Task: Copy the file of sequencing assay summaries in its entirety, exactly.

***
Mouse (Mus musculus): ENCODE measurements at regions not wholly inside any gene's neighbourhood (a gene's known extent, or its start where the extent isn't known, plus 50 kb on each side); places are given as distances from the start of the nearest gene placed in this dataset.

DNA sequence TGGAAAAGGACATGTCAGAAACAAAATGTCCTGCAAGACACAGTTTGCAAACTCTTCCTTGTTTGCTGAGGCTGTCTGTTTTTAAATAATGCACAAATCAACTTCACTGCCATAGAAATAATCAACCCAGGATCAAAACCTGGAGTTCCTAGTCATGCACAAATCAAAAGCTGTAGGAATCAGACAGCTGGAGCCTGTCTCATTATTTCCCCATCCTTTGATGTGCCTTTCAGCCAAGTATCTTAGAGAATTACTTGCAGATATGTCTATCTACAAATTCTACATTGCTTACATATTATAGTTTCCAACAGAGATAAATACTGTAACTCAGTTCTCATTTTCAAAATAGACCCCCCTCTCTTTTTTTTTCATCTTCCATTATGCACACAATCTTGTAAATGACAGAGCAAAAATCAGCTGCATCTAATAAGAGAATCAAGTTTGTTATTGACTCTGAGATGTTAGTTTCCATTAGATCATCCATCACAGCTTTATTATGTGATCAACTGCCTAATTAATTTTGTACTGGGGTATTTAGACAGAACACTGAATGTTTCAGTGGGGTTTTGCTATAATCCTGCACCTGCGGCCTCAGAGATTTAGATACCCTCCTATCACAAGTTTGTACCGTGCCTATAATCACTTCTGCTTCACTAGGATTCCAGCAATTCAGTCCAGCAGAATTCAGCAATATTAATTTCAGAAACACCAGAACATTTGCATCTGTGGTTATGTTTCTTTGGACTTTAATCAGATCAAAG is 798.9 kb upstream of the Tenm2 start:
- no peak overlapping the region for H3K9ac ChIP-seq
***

Mouse (Mus musculus): ENCODE measurements at regions not wholly inside any gene's neighbourhood (a gene's known extent, or its start where the extent isn't known, plus 50 kb on each side); places are given as distances from the start of the nearest gene placed in this dataset.

DNA sequence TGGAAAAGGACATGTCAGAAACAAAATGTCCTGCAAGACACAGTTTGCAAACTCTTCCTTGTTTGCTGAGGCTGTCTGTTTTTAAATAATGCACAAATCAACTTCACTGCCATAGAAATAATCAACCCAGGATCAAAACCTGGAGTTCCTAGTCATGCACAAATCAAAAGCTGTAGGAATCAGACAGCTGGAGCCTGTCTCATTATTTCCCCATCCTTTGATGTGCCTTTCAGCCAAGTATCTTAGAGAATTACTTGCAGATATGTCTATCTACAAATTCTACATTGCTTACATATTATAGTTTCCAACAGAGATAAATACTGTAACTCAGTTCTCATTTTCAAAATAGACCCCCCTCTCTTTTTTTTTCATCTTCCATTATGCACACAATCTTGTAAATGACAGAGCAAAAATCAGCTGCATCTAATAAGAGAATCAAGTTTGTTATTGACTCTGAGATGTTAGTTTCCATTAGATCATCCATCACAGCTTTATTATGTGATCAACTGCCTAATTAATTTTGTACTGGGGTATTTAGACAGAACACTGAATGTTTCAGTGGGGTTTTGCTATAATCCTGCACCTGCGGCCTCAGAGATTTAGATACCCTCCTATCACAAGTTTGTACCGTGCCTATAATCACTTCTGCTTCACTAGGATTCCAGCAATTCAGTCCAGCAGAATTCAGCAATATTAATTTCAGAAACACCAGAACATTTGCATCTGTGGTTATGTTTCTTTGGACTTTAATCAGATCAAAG is 798.9 kb upstream of the Tenm2 start:
- no peak overlapping the region for H3K9ac ChIP-seq